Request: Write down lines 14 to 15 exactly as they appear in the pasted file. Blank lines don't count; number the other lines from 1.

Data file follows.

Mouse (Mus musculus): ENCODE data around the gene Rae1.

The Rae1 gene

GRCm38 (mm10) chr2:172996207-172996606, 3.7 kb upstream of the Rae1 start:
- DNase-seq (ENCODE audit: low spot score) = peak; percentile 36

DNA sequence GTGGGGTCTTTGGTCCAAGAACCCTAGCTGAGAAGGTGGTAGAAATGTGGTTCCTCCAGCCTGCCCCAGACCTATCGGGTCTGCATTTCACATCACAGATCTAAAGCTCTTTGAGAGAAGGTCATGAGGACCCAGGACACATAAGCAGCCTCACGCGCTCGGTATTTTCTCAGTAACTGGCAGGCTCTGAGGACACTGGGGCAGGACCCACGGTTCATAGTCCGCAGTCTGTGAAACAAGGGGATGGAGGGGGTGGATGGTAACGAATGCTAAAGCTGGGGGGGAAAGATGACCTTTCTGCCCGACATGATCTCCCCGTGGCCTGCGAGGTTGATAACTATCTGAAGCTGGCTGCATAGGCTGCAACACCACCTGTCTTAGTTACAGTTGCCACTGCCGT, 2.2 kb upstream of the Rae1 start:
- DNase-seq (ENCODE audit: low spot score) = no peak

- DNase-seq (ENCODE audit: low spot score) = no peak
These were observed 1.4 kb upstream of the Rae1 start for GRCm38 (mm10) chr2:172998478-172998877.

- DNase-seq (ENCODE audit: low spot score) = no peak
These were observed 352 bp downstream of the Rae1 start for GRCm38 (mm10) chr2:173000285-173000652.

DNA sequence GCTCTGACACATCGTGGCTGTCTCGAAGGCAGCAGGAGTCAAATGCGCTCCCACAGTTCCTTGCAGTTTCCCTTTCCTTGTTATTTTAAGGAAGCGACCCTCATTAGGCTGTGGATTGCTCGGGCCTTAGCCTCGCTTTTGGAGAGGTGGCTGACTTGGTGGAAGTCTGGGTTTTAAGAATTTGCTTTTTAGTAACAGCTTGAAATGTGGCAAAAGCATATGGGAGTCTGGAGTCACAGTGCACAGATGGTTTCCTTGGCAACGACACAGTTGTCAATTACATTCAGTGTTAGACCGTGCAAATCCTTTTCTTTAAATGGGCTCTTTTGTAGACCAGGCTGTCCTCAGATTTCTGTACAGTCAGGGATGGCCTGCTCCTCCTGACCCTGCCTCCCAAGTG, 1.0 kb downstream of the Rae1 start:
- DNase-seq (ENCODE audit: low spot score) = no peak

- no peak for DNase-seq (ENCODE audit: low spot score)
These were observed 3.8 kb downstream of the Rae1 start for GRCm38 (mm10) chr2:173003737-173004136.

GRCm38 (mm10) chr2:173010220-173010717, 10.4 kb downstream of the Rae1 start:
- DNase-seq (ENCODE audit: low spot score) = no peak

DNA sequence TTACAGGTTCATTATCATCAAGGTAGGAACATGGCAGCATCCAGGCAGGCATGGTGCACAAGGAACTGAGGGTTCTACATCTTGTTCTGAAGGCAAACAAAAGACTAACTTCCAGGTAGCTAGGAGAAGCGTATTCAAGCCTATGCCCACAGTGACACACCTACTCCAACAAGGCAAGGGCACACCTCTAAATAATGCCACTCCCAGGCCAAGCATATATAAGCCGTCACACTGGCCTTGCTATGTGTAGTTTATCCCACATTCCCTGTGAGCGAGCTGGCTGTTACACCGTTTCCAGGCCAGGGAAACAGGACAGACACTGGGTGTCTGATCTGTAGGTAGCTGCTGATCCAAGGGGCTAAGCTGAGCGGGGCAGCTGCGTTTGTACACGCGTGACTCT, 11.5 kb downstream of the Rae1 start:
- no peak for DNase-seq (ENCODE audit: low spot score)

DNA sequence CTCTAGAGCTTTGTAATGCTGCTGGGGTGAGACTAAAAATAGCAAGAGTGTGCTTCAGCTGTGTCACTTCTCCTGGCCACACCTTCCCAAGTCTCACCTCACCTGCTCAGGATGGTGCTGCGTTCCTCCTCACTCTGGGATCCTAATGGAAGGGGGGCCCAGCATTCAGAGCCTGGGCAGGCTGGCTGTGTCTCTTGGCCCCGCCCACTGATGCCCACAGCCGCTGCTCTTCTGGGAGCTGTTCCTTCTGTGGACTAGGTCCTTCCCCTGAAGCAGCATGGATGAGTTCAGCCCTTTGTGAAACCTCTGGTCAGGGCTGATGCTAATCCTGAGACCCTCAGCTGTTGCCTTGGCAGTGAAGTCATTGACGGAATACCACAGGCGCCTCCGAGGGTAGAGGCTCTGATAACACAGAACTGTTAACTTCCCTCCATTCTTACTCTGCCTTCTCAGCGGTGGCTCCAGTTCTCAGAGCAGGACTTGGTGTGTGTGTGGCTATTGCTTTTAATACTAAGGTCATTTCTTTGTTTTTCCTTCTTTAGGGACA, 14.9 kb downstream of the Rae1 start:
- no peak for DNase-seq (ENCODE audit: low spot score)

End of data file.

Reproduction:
These were observed 3.8 kb downstream of the Rae1 start for GRCm38 (mm10) chr2:173003737-173004136.

GRCm38 (mm10) chr2:173010220-173010717, 10.4 kb downstream of the Rae1 start: